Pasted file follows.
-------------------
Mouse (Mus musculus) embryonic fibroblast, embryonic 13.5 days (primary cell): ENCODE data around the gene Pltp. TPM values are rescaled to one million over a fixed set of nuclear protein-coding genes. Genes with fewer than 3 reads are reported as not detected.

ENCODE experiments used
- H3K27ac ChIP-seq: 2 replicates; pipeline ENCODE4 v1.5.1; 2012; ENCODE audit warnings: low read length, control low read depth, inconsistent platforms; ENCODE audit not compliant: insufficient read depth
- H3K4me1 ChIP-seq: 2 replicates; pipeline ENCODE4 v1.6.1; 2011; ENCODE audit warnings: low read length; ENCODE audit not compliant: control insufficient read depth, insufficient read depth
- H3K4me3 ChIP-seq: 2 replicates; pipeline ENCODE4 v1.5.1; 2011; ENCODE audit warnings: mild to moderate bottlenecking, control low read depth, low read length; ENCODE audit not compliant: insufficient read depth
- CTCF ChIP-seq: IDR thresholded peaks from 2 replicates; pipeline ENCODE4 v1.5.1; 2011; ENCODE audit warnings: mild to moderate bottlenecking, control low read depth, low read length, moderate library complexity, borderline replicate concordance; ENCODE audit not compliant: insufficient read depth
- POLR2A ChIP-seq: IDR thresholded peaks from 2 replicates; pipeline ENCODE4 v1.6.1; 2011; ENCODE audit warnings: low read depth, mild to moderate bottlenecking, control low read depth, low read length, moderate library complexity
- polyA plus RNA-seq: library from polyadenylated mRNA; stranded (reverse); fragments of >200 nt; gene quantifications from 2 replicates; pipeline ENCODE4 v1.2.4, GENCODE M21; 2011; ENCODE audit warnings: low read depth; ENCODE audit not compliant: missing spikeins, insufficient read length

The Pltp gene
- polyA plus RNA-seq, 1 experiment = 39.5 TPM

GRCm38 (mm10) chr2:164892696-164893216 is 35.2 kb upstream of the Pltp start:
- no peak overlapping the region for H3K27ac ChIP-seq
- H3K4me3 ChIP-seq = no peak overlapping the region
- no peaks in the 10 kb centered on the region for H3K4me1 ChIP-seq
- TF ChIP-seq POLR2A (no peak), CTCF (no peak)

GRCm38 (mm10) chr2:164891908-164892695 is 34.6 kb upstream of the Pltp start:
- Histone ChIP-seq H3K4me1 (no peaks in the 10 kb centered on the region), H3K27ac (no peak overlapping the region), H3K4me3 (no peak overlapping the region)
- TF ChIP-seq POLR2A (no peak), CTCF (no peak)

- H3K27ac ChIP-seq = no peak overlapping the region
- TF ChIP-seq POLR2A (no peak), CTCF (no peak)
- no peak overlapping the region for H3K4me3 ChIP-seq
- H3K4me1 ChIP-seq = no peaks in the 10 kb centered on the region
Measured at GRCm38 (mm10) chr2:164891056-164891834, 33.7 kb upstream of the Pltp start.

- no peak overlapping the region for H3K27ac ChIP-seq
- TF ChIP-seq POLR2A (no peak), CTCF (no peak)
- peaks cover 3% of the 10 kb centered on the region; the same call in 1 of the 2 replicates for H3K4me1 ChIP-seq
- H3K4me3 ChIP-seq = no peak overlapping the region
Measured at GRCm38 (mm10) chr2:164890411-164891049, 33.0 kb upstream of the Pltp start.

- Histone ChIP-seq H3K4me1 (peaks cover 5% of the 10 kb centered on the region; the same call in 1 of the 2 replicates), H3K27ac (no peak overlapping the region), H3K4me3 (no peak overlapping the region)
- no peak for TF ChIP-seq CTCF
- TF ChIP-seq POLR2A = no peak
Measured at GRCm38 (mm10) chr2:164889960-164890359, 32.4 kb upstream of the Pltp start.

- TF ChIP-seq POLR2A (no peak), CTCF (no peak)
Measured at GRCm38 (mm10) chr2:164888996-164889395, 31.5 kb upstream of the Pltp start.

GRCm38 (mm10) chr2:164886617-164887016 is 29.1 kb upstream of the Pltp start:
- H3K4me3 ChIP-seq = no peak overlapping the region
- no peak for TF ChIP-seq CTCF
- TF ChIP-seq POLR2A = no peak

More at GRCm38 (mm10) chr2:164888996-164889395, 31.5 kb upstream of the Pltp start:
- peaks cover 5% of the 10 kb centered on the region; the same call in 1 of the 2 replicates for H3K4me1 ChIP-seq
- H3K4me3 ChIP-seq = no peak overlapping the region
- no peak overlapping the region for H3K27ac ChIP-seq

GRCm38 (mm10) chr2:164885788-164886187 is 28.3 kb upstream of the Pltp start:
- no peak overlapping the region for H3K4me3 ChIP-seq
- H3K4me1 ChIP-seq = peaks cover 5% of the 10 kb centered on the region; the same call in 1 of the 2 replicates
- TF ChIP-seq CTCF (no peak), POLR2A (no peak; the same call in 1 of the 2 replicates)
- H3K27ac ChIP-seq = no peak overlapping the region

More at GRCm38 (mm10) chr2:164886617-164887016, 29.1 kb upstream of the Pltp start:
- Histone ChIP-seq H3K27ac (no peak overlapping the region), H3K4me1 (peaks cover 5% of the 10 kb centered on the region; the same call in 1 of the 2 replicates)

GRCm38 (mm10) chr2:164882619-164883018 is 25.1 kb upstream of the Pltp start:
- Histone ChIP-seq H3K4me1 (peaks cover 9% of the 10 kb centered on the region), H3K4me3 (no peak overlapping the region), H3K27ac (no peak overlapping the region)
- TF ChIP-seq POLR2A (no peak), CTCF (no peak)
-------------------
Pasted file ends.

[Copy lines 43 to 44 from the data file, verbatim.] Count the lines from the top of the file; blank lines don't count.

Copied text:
GRCm38 (mm10) chr2:164885788-164886187 is 28.3 kb upstream of the Pltp start:
- no peak overlapping the region for H3K4me3 ChIP-seq